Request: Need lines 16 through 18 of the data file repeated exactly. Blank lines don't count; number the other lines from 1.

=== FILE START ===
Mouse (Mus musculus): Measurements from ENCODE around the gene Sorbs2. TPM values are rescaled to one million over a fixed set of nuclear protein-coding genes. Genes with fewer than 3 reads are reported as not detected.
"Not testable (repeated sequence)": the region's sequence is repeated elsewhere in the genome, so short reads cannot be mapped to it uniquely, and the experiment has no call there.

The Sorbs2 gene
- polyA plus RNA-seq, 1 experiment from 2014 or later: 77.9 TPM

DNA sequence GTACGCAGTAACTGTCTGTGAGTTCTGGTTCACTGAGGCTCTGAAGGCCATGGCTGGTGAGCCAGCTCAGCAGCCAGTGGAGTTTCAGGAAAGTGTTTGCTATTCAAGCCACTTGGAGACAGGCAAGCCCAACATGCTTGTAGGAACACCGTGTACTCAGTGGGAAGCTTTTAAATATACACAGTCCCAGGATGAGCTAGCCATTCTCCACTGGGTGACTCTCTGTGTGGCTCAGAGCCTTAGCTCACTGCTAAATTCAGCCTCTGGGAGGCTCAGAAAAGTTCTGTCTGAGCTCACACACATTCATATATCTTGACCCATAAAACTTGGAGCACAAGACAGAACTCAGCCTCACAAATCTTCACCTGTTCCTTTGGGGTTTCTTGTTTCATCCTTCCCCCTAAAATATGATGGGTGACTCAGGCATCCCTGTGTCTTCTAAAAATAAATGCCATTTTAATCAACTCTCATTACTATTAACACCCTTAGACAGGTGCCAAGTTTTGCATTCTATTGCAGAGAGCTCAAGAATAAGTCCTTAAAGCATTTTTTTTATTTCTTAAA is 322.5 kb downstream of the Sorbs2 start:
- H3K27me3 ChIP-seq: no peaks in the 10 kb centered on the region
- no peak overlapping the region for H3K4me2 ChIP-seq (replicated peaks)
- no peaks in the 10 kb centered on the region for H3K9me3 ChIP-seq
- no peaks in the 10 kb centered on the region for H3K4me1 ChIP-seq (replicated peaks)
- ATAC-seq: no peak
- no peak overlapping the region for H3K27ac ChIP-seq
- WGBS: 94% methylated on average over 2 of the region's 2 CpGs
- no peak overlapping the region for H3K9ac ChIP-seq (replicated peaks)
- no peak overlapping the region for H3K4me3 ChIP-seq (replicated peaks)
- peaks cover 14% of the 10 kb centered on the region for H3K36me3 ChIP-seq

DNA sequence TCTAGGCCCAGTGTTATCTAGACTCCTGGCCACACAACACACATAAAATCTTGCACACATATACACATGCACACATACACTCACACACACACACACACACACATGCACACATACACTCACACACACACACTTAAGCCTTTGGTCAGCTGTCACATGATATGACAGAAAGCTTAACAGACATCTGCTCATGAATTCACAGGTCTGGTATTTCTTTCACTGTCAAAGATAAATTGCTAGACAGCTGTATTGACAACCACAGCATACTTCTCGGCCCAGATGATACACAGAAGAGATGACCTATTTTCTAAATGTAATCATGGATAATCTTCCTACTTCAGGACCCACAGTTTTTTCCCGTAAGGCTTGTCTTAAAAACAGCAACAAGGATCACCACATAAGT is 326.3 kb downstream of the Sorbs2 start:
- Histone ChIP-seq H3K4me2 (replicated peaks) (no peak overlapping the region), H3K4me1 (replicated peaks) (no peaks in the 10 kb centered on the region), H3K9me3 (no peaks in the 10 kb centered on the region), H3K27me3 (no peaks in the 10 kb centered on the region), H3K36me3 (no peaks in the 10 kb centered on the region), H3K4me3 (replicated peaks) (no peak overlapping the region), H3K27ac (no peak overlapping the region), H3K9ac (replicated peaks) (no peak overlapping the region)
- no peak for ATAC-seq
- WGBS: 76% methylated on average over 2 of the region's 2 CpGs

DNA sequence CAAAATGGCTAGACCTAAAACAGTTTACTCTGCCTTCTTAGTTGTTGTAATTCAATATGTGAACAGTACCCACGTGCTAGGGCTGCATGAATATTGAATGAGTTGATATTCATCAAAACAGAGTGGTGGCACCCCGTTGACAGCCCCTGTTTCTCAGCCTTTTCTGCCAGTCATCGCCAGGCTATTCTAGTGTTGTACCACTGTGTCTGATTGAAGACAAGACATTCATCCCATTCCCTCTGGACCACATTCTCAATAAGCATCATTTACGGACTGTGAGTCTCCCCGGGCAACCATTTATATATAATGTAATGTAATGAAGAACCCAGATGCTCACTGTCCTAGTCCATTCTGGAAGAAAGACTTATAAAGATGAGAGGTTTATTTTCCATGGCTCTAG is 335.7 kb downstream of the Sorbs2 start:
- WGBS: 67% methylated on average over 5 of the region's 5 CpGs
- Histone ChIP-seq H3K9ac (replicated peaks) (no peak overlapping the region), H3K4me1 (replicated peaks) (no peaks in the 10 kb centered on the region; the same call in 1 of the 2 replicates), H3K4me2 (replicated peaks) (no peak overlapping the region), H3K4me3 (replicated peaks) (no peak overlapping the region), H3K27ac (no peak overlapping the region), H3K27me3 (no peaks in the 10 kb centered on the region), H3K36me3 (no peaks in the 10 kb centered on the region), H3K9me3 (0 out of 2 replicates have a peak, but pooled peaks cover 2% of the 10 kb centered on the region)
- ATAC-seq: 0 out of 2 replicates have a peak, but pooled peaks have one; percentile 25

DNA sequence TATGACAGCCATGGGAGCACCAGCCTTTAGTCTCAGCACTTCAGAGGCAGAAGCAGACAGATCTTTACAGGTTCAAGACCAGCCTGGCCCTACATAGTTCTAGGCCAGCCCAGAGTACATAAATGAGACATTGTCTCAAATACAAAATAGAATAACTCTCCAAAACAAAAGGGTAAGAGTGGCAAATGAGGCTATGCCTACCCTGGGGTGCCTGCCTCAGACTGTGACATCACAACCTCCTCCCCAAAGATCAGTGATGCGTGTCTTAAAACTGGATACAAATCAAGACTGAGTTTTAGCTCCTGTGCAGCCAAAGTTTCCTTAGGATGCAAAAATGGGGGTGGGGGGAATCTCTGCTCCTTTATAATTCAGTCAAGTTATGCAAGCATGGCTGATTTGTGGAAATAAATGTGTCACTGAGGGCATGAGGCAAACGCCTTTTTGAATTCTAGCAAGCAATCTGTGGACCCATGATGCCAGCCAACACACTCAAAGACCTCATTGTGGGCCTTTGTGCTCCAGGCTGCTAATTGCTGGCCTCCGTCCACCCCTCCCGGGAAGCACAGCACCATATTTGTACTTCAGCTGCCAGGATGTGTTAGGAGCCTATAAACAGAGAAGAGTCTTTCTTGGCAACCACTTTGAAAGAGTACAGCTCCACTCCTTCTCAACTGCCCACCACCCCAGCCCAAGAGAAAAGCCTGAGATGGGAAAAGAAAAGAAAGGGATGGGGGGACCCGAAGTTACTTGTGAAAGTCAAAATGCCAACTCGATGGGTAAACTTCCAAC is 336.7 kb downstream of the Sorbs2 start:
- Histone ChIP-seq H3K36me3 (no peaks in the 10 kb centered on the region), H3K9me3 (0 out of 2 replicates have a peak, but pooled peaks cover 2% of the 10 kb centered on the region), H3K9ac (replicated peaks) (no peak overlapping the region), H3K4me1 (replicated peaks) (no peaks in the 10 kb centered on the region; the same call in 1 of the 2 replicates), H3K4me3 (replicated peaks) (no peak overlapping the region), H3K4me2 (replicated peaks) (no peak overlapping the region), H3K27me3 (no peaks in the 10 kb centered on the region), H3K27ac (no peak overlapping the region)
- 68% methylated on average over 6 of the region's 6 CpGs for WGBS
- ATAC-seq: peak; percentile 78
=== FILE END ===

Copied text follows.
DNA sequence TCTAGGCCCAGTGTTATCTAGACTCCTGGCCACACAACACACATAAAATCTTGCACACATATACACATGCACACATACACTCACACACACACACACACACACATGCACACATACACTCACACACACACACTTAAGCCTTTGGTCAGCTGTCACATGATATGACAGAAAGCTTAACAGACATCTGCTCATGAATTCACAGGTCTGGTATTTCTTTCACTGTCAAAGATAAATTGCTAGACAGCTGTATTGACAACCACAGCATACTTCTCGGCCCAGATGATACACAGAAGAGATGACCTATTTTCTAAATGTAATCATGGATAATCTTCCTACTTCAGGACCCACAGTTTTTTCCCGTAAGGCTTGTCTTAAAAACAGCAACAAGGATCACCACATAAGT is 326.3 kb downstream of the Sorbs2 start:
- Histone ChIP-seq H3K4me2 (replicated peaks) (no peak overlapping the region), H3K4me1 (replicated peaks) (no peaks in the 10 kb centered on the region), H3K9me3 (no peaks in the 10 kb centered on the region), H3K27me3 (no peaks in the 10 kb centered on the region), H3K36me3 (no peaks in the 10 kb centered on the region), H3K4me3 (replicated peaks) (no peak overlapping the region), H3K27ac (no peak overlapping the region), H3K9ac (replicated peaks) (no peak overlapping the region)
- no peak for ATAC-seq